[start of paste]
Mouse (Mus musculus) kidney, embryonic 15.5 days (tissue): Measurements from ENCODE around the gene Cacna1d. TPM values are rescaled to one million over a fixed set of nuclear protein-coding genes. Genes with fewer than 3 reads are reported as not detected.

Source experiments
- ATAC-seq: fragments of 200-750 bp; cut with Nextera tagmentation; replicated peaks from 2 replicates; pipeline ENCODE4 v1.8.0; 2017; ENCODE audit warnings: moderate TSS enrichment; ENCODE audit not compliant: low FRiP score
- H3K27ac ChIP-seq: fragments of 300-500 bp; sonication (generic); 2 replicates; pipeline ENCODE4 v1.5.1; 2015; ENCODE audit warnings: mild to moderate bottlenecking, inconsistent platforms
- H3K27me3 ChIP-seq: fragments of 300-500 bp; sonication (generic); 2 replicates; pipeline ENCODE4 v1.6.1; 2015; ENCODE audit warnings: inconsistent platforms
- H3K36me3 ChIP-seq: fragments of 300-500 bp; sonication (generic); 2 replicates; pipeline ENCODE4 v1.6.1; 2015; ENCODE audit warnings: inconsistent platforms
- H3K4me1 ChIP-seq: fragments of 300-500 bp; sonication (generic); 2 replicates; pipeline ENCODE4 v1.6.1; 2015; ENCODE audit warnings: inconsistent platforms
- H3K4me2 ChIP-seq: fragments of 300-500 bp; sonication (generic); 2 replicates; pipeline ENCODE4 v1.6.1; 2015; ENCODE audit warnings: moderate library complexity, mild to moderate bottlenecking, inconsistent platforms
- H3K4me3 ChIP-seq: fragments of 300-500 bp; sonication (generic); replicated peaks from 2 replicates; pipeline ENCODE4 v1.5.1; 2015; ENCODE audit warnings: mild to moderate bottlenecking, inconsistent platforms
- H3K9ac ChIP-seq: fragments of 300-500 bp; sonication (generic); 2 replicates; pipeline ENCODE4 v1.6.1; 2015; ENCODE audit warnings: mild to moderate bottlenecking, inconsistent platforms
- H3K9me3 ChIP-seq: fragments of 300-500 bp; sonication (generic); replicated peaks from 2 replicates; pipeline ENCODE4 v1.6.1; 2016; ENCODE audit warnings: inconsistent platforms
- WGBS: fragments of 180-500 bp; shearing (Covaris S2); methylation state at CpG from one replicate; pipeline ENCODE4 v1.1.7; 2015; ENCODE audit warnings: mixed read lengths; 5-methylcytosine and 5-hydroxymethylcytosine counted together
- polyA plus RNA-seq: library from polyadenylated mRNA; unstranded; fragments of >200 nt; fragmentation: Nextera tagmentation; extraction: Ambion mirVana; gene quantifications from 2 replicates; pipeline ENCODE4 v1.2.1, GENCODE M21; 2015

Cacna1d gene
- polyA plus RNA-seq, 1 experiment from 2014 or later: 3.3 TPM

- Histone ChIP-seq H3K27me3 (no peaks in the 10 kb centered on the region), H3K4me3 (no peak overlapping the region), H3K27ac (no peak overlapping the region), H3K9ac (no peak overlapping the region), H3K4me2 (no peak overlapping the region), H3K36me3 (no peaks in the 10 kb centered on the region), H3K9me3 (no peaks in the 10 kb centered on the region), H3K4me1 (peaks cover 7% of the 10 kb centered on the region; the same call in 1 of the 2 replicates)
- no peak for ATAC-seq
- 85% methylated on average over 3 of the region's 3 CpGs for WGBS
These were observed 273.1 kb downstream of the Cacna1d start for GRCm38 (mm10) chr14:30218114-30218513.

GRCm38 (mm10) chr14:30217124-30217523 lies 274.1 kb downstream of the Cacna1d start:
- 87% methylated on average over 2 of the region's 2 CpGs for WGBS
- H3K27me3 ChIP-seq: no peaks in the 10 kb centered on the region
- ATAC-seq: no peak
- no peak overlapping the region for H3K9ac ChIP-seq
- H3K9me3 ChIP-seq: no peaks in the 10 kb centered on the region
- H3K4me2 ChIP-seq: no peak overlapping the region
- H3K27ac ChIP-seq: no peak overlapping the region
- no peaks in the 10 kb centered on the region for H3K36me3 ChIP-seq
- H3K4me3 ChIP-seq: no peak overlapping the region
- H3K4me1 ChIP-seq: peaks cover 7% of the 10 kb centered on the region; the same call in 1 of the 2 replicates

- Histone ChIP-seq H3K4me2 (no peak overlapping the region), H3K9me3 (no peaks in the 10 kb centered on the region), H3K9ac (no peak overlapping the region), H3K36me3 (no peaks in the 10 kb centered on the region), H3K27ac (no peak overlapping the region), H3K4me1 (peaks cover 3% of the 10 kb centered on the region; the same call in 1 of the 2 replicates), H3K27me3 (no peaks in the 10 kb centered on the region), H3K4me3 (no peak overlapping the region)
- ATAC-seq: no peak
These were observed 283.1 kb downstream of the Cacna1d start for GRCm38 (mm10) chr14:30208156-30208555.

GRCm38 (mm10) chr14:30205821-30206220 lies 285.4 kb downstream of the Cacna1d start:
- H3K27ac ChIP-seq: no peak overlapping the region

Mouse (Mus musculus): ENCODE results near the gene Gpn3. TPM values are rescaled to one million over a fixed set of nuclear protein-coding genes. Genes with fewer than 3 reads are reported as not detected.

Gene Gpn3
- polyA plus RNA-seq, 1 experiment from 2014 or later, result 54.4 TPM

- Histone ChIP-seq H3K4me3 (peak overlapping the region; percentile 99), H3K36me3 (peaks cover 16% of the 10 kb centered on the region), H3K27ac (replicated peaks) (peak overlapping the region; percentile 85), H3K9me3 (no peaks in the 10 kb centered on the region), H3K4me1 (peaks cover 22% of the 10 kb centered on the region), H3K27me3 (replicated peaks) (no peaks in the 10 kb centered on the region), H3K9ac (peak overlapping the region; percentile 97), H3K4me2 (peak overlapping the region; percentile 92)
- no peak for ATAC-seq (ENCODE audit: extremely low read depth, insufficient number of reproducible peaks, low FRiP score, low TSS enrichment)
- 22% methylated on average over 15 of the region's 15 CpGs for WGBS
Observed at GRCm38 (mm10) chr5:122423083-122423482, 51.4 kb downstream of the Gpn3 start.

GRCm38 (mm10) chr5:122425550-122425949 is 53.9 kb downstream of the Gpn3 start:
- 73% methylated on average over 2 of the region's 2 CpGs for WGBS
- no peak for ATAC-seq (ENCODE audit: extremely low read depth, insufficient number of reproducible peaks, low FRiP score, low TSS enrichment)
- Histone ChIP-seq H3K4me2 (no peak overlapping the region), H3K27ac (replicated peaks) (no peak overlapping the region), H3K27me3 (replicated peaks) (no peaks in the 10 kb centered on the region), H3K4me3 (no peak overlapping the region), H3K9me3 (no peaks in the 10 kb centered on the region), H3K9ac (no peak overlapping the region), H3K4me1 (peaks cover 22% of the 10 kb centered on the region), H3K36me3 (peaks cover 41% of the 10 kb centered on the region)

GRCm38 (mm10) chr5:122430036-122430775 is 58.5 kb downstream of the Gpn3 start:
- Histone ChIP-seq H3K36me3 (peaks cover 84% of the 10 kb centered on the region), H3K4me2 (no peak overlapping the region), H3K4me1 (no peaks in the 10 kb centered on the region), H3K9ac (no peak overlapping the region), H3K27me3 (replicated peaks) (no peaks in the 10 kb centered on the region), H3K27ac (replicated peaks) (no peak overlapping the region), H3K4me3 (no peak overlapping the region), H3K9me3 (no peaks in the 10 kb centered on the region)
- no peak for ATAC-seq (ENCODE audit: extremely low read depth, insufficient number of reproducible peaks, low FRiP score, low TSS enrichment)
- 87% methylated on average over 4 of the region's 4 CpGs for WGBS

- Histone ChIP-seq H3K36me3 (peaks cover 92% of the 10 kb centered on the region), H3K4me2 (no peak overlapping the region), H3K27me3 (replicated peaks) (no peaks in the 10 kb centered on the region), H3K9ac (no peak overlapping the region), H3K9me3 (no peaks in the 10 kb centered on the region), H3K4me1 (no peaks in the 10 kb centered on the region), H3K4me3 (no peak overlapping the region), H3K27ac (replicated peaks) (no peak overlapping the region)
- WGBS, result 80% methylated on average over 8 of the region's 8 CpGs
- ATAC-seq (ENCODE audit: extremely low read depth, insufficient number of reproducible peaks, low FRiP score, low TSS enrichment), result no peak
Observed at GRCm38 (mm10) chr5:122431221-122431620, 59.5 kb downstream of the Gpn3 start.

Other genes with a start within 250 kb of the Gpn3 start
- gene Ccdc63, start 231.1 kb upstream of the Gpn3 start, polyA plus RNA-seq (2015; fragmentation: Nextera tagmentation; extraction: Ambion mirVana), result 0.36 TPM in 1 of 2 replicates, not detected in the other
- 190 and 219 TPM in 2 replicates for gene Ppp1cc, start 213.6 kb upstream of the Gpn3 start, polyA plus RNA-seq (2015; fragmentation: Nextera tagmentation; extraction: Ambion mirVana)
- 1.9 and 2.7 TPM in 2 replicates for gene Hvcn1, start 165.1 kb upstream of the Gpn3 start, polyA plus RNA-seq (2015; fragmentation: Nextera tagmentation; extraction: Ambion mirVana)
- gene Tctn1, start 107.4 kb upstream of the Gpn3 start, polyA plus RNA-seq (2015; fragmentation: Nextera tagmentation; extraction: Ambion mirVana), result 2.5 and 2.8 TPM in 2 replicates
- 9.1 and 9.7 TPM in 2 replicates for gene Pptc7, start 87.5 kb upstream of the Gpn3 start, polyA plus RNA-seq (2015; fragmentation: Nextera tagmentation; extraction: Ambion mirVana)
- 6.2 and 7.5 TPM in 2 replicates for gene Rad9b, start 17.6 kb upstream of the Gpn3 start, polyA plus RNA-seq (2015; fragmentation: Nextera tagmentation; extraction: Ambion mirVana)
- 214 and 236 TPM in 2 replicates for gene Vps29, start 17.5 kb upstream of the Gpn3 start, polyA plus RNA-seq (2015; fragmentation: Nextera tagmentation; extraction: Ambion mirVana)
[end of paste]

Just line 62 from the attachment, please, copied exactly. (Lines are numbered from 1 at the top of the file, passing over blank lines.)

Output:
- 214 and 236 TPM in 2 replicates for gene Vps29, start 17.5 kb upstream of the Gpn3 start, polyA plus RNA-seq (2015; fragmentation: Nextera tagmentation; extraction: Ambion mirVana)